Primary health care

World Health Organization

Countries must invest at least 1% more of GDP on primary health care to eliminate glaring coverage gaps: WHO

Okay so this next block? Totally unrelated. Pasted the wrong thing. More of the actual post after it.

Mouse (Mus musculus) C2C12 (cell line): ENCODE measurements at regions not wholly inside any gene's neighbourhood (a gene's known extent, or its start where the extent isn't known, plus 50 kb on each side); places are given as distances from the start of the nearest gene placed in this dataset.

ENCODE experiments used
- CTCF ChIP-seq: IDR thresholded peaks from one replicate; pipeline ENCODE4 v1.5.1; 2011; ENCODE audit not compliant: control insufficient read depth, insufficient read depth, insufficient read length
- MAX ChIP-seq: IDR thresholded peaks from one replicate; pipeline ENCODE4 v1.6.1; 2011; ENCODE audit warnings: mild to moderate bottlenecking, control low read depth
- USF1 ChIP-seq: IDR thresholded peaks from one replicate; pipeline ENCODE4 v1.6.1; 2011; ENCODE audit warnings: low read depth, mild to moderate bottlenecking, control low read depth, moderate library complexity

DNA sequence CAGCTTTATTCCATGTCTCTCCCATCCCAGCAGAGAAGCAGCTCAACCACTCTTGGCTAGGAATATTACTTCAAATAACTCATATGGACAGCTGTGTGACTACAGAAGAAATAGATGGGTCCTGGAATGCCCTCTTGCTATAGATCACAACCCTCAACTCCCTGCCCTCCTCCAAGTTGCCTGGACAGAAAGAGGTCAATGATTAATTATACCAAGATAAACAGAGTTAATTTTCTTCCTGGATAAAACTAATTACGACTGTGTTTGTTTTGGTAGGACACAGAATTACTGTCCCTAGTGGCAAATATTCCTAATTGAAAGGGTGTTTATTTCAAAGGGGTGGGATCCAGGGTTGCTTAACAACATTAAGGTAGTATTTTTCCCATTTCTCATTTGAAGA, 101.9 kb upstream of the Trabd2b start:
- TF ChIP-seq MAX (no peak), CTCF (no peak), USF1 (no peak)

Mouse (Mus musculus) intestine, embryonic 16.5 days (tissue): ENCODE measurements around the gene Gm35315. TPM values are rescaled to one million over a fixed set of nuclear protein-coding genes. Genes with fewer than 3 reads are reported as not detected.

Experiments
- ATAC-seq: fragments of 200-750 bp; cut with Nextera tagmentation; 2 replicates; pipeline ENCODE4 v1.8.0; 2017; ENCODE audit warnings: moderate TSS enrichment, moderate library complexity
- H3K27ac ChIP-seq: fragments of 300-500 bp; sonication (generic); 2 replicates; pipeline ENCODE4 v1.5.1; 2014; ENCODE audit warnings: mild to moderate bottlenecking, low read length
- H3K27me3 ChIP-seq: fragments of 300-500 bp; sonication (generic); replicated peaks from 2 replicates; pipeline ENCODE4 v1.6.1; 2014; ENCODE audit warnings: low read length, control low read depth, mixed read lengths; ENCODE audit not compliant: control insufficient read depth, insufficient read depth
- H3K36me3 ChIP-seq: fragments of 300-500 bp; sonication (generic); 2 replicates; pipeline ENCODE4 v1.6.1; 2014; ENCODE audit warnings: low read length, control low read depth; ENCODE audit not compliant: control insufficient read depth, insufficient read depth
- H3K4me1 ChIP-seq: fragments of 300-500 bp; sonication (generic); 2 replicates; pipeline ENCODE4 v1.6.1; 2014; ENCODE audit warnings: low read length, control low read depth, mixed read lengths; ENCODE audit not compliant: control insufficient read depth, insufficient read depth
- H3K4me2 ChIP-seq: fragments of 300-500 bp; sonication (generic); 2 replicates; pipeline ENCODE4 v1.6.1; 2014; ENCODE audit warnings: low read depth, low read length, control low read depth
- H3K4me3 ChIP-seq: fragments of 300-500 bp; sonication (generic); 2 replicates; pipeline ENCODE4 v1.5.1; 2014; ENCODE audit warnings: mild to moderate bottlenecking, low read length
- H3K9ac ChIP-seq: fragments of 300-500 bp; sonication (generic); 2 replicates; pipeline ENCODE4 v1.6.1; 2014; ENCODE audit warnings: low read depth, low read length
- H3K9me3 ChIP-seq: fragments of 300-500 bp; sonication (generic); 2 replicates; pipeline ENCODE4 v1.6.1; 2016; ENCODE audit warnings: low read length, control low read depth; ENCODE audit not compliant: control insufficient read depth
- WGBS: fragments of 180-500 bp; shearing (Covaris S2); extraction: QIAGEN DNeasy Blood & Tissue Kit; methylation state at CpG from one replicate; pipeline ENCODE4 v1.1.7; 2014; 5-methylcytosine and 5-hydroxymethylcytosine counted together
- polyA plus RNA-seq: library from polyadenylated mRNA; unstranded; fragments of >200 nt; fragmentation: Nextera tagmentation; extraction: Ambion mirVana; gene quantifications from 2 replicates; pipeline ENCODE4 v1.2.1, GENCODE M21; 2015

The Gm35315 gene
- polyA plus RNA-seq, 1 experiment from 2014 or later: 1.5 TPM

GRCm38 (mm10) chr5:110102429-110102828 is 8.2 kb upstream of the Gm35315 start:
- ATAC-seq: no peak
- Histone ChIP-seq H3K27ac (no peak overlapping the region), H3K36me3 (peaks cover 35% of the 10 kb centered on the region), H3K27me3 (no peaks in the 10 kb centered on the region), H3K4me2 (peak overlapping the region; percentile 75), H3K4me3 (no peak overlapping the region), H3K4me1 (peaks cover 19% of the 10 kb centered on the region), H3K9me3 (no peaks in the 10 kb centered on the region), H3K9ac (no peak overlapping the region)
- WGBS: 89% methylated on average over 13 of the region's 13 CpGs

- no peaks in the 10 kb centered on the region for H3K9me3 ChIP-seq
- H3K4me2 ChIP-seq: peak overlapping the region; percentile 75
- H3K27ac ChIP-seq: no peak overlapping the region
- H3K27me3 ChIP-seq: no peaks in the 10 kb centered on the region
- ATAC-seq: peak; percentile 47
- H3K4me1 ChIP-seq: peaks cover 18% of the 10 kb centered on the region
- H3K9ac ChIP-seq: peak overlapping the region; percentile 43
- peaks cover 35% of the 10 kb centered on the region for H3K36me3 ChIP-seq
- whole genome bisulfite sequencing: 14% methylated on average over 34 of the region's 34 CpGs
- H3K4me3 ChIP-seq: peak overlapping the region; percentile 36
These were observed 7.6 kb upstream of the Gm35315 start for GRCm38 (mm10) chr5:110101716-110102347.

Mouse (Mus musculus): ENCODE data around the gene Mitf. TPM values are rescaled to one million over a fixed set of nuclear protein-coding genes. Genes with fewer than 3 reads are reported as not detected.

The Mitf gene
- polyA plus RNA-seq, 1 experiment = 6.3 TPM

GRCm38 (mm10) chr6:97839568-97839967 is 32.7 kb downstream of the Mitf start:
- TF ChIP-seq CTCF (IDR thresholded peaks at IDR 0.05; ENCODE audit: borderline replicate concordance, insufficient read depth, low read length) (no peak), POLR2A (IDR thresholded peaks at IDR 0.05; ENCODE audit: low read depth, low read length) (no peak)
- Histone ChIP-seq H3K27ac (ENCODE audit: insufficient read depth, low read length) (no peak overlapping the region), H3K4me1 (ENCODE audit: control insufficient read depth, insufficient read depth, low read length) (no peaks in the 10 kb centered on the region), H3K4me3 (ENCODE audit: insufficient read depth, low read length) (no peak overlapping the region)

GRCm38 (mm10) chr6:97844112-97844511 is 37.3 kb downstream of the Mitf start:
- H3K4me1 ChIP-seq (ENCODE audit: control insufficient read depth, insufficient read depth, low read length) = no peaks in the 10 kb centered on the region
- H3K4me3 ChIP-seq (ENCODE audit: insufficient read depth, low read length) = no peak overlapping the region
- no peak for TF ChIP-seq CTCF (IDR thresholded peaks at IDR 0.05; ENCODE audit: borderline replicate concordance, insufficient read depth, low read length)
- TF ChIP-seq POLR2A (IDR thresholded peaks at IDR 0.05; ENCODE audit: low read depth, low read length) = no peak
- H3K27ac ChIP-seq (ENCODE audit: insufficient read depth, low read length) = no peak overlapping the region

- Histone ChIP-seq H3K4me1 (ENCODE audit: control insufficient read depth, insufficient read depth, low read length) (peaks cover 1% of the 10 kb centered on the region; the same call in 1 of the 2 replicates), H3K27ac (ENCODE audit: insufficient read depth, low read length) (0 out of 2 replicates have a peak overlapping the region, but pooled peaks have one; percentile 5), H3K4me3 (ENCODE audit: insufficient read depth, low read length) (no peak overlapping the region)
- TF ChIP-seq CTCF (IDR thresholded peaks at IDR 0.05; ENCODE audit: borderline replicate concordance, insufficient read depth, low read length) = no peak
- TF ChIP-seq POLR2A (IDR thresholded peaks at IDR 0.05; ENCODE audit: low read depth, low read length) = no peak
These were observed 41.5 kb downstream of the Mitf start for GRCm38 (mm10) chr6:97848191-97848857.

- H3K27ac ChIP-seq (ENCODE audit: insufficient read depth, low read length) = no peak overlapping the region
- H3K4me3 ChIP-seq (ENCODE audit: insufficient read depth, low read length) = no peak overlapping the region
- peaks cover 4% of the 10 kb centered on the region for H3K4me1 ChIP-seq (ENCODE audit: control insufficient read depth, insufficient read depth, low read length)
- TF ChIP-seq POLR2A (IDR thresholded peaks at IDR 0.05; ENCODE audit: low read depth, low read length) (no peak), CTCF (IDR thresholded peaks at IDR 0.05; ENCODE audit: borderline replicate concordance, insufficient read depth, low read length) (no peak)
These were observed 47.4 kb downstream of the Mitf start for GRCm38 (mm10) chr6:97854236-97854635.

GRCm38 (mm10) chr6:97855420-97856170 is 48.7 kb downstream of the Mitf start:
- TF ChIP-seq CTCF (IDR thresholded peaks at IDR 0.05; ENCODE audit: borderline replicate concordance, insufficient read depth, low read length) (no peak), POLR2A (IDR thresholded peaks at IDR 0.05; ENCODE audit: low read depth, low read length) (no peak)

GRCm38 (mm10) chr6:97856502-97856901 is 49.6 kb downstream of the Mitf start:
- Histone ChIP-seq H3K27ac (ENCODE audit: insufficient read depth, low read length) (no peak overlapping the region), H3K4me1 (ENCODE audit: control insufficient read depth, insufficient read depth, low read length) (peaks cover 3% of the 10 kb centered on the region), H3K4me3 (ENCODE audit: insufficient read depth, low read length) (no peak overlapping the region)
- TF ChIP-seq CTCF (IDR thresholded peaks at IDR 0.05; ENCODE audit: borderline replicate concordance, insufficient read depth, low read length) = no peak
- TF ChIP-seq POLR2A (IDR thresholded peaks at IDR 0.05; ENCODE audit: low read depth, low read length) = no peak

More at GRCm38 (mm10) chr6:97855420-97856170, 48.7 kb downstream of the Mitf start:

At current rates of progress up to 5 billion people will miss out on health care in 2030 GENEVA/NEW YORK— Countries must increase spending on primary healthcare by at least 1% of their gross domestic product (GDP) if the world is to close glaring coverage gaps and meet health targets agreed in 2015, says a new report from the World Health Organization and partners on the eve of a UN General Assembly high-level meeting on Universal Health Coverage. They must also intensify efforts to expand services countrywide. The world will need to double health coverage between now and 2030, according to the Universal Health Coverage Monitoring Report. It warns that if current trends continue, up to 5 billion people will still be unable to access health care in 2030 – the deadline world leaders have set for achieving universal health coverage. Most of those people are poor and already disadvantaged. Primary health care key to health for all “If we are really serious about achieving universal health coverage and improving people’s lives, we must get serious about primary health care,” says Dr Tedros Adhanom Ghebreyesus, WHO Director-General. “That means providing essential health services like immunization, antenatal care, healthy lifestyle advice as close to home as possible – and making sure people do not have to pay for this care out of their own pockets.” Investing an additional USD200 billion a year on scaling up primary health care across low and middle-income countries would potentially save 60 million lives, increase average life expectancy by 3.7 years by 2030, and contribute significantly to socio-economic development. It would represent about 3 % increase on the USD7.5 trillion already spent on health globally each year. Most of that funding would come from countries themselves. The report says that most countries can scale up primary health care using domestic resources – either by increasing public spending on health in general, or by reallocating spending towards primary health care – or by doing both.  At present, most countries are underinvesting in primary health care. But for the poorest countries, including many affected by conflict, this may…